BART Project Manager Kathy Mayo argued it will be different this time.  She said with the additional funding from MTC, cheaper cable technology that has been developed for automated guideway transit (AGT) in use on systems in Las Vegas and Minneapolis, exclusion of the Doolittle Flyover station, increased funding allocated from tolls, and a $44 million capital commitment from the Port of Oakland (which runs the Airport), BART was confident it could cover the $241 million needed to complete the project.

BART board member Tom Radulovich wanted all involved to think bigger. 
He suggested BART consider the development and housing
opportunities of the length of the corridor, from the Airport past the
Coliseum, connecting with the future MacArthur BRT and the Eastmont
Mall.  Much of the land is owned by the Port of Oakland, BART, and
other agencies, and could become a transit oriented development similar
to Fruitvale, but much larger, he suggested.

Oakland City Council Member Rebecca Kaplan was encouraged by the initiative shown from BART and its partners, but said she would still love to revisit at-grade project options like next-generation magnetic-guideway BRT, such as the system in use at Eindhoven Airport in the Netherlands.  She said that new technology like this could mimic the smooth ride of a train but at much less cost, and sent this video for visual reference, explaining that she became a wonk while serving on the board of AC Transit.

Kaplan also argued the project could and should be improved to meet the expectations of voters who approved Measure B, which provided the initial funding for the connector.   "Voters approved B by 82%, which is huge, but the OAC was portrayed to the public with intermediate stops."  She said that social justice advocacy groups like Pueblo only agreed to advocate for Prop B because they were told that the OAC would serve numerous job centers and destinations along Hegenberger, like the FedEX and UPS depost, Harley Davidson, and the Teamsters Hall.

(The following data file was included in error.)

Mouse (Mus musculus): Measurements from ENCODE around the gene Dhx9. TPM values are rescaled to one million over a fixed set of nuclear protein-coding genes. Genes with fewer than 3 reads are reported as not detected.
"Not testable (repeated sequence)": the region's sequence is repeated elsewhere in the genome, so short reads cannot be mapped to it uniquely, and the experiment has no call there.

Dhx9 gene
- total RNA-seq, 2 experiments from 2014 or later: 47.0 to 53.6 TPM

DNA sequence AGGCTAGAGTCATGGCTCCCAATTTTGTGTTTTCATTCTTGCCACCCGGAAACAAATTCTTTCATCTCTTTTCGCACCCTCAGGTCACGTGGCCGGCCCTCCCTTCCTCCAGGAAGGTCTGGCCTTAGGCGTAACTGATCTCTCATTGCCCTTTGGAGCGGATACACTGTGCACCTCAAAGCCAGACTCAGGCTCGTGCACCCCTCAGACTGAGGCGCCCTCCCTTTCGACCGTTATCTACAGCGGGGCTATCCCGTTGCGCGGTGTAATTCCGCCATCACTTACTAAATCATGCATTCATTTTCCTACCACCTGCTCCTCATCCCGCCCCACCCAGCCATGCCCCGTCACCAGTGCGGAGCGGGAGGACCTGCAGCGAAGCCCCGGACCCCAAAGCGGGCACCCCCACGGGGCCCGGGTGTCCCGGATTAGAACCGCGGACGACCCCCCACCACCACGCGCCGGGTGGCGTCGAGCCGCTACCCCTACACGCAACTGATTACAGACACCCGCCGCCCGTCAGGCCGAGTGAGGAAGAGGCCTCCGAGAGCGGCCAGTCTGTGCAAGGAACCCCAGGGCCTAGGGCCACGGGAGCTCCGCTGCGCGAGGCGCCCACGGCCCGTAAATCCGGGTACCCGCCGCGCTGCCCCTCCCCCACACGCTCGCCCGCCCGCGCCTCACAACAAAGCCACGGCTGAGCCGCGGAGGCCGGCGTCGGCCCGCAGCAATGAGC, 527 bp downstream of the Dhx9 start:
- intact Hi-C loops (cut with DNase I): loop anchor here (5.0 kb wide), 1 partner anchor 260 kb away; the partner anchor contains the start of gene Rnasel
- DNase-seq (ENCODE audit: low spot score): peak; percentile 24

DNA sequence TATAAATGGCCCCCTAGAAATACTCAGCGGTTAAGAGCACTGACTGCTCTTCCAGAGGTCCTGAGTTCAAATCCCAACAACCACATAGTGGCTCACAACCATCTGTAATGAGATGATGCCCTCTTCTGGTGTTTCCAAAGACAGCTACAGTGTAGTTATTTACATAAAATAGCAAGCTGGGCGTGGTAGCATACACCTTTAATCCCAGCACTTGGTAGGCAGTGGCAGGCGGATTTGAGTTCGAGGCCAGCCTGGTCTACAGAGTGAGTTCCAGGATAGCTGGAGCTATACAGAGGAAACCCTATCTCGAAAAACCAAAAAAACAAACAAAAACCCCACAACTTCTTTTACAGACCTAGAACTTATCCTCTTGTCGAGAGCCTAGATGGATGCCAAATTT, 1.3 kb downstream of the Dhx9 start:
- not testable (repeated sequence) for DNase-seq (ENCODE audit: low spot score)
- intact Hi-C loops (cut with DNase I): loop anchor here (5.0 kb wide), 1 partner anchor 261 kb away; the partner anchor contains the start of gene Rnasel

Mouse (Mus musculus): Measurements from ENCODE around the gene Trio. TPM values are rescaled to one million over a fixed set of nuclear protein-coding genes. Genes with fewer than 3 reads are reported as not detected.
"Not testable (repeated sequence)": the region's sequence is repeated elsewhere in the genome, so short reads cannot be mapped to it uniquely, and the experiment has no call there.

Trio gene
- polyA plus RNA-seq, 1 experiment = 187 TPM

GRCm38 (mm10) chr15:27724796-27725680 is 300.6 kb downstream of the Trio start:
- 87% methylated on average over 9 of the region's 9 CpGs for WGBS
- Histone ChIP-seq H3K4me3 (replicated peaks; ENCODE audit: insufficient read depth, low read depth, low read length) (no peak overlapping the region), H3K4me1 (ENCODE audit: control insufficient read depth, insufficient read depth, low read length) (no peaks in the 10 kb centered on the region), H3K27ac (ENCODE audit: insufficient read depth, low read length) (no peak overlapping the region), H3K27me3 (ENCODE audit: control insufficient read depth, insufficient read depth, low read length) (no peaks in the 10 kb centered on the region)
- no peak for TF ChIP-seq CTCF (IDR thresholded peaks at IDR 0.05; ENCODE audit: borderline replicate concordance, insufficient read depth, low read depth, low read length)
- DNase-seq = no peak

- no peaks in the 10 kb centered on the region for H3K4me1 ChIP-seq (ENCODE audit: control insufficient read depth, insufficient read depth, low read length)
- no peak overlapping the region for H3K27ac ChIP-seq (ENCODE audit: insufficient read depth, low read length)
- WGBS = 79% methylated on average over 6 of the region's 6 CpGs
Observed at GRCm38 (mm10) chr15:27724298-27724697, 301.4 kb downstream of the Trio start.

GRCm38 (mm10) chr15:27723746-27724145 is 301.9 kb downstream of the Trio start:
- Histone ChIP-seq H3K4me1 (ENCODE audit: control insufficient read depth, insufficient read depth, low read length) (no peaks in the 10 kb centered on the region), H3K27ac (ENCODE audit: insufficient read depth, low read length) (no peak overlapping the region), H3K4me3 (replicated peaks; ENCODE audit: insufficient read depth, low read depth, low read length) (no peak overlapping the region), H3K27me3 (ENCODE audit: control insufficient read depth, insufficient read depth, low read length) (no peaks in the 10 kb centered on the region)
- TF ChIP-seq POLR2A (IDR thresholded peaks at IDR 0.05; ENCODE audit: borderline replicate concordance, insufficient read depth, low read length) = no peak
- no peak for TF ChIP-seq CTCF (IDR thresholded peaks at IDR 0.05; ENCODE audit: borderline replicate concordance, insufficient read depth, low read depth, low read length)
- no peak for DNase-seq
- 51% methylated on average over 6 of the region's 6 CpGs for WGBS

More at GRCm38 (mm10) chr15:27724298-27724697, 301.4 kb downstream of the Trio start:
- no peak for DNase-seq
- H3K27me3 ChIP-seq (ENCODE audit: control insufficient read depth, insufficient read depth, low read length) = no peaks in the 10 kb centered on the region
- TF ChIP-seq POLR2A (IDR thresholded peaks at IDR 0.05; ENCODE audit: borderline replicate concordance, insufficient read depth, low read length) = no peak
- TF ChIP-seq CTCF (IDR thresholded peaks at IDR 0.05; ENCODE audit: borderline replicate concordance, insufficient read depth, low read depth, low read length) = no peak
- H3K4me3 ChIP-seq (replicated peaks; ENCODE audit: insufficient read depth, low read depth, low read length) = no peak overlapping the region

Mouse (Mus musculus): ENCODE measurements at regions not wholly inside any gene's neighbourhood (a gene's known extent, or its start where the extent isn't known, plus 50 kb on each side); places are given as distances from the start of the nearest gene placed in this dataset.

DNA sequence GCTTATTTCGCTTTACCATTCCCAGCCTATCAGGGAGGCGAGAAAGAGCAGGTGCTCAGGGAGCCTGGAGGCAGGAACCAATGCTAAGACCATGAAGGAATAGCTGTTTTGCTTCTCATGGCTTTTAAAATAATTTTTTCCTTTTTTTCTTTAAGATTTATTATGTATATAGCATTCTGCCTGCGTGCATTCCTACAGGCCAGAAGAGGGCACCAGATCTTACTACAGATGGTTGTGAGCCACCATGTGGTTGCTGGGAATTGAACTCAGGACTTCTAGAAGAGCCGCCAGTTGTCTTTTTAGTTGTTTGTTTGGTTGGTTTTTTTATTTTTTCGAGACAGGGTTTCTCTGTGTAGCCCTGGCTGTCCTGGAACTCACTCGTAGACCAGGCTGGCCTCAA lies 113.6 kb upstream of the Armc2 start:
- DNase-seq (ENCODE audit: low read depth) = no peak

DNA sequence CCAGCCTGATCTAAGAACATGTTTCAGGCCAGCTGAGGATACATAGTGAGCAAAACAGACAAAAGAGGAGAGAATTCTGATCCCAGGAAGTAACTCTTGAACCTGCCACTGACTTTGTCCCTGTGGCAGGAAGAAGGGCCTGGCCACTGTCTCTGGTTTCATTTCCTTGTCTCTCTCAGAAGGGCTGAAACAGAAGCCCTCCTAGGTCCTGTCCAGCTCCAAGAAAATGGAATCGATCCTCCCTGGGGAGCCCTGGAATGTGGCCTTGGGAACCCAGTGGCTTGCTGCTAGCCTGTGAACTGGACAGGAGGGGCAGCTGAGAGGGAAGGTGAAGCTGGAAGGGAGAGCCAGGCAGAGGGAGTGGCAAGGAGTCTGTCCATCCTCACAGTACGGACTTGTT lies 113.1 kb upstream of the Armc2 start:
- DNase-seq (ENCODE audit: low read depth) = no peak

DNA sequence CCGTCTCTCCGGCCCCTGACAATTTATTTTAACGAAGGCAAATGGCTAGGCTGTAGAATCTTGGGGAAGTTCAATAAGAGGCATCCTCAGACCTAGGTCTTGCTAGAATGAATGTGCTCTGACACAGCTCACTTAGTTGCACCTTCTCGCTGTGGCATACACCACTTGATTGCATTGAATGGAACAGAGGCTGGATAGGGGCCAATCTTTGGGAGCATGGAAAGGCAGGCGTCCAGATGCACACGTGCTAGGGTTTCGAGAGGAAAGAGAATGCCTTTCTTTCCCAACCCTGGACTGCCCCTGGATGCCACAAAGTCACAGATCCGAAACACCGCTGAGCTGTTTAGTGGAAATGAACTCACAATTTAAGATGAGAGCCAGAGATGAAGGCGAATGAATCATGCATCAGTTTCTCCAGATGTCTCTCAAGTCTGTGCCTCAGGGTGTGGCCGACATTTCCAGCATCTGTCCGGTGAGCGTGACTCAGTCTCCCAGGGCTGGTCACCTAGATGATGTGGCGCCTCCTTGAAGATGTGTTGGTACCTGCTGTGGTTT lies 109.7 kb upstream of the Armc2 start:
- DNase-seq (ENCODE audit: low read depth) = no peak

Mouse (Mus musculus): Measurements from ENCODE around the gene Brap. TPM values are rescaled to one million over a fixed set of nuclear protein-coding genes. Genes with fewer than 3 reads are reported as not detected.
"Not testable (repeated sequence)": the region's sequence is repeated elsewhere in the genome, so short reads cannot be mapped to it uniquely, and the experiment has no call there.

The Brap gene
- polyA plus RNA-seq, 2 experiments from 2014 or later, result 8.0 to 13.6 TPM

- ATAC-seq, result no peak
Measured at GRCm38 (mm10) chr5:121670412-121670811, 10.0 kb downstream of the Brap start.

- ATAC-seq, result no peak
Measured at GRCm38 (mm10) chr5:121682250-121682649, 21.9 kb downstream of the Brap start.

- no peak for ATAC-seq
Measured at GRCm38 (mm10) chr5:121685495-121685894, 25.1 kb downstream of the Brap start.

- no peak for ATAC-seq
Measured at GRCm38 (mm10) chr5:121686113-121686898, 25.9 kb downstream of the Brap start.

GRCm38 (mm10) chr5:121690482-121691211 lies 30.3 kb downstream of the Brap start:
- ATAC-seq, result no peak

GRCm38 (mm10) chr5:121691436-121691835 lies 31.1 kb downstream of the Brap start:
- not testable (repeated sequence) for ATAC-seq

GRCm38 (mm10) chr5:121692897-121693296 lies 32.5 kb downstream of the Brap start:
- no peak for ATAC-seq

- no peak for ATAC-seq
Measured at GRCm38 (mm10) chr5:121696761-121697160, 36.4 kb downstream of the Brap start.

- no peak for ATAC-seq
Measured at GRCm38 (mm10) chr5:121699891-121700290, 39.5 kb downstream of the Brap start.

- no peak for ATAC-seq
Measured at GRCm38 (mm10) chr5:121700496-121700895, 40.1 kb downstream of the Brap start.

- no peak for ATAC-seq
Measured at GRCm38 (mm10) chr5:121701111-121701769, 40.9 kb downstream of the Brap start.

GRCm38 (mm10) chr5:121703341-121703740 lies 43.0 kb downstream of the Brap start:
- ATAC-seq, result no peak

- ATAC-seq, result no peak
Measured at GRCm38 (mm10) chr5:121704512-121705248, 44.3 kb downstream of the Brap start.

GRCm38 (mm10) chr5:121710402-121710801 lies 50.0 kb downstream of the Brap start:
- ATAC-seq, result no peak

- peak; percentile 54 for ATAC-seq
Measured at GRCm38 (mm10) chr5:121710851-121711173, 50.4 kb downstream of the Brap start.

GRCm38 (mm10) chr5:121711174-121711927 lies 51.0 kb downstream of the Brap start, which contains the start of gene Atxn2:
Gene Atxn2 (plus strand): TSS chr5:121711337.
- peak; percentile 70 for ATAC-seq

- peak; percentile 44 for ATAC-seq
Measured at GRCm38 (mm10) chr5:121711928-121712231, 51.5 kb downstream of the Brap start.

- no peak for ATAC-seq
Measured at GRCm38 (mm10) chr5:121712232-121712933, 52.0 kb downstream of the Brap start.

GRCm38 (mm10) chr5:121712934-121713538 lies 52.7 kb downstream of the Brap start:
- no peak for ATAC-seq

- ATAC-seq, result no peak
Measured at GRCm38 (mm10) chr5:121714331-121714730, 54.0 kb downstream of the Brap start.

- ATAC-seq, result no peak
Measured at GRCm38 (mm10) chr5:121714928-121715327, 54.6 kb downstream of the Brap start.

Above all, however, Kaplan wanted to see an improvement over the current AirBART bus system, highlighting the numerous users who would benefit from improved service.  "There’s a growing population of people in the East Bay who are choosing not to own cars and who rent cars periodically.  That rental car depot at the airport is the best place in terms of pricing and availability."

MTC’s Heminger disapproved of the idea of revisiting environmental reviews for other options.  "The Bay Area has a lousy history of revisiting projects so often that we either drive them into unaffordability or we never do them at all.  This project had been all the way through environmental review process and all the opportunities for public comment have occurred.  It’s time to put it out to bid."

The Appropriations Committee took no action but agreed to push the agenda item to the February 25th full-board meeting of the MTC.

Flickr photo:WarzauWynn

  • Matt

    I think it’s a good idea to fund the connector and the train box. These are “shovel ready” projects that will put lots of people to work, as opposed to granting additional funding to transit agencies, which will only serve as upkeep and won’t provide additional stimulus. A good stimulus package puts people to work building the major infrastructure improvements that otherwise would never get built.